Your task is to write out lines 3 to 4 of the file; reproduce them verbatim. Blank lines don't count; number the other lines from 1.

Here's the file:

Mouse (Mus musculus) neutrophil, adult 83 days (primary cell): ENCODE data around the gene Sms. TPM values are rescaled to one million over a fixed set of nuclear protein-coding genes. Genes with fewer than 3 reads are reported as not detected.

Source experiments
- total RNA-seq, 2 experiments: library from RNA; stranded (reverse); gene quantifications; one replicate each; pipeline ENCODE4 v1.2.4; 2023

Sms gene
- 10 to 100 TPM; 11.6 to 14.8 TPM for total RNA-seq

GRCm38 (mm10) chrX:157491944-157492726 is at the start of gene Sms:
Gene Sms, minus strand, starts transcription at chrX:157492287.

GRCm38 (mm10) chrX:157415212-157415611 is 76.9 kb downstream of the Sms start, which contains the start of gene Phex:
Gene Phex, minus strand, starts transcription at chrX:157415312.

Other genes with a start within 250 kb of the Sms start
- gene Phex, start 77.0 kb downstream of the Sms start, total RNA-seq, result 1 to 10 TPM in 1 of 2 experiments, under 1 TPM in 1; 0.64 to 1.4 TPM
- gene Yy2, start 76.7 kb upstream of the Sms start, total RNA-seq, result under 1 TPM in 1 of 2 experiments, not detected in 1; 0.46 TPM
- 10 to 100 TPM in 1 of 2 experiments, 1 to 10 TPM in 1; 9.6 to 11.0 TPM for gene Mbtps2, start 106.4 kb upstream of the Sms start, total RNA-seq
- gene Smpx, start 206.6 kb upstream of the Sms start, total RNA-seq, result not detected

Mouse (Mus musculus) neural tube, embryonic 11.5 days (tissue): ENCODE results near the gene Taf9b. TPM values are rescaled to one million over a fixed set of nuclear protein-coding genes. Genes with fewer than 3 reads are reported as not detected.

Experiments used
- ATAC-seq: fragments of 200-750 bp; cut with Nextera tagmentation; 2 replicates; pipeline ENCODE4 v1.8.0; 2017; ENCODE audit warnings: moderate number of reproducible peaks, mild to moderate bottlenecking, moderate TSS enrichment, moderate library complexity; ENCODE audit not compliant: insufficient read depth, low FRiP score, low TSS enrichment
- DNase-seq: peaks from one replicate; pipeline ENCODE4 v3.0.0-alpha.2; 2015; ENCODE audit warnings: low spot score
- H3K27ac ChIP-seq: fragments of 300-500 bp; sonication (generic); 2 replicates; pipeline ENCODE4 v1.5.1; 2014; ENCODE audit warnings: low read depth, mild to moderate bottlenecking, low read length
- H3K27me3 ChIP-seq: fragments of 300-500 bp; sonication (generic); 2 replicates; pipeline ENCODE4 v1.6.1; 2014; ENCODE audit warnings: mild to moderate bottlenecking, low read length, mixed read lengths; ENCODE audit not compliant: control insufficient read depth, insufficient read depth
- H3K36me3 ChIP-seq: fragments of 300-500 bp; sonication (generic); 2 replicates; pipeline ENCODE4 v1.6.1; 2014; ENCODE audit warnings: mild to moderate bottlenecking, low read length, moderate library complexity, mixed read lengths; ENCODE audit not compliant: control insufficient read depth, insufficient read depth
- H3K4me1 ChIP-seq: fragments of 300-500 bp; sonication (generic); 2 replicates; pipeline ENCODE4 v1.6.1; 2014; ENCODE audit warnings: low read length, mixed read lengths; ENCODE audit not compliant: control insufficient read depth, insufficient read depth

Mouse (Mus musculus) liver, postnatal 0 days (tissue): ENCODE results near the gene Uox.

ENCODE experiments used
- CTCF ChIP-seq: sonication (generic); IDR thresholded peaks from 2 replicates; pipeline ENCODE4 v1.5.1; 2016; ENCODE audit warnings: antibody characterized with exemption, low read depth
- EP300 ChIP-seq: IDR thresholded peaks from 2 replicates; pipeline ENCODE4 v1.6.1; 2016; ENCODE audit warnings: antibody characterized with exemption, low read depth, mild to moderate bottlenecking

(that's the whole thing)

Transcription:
- total RNA-seq, 2 experiments: library from RNA; stranded (reverse); gene quantifications; one replicate each; pipeline ENCODE4 v1.2.4; 2023

Sms gene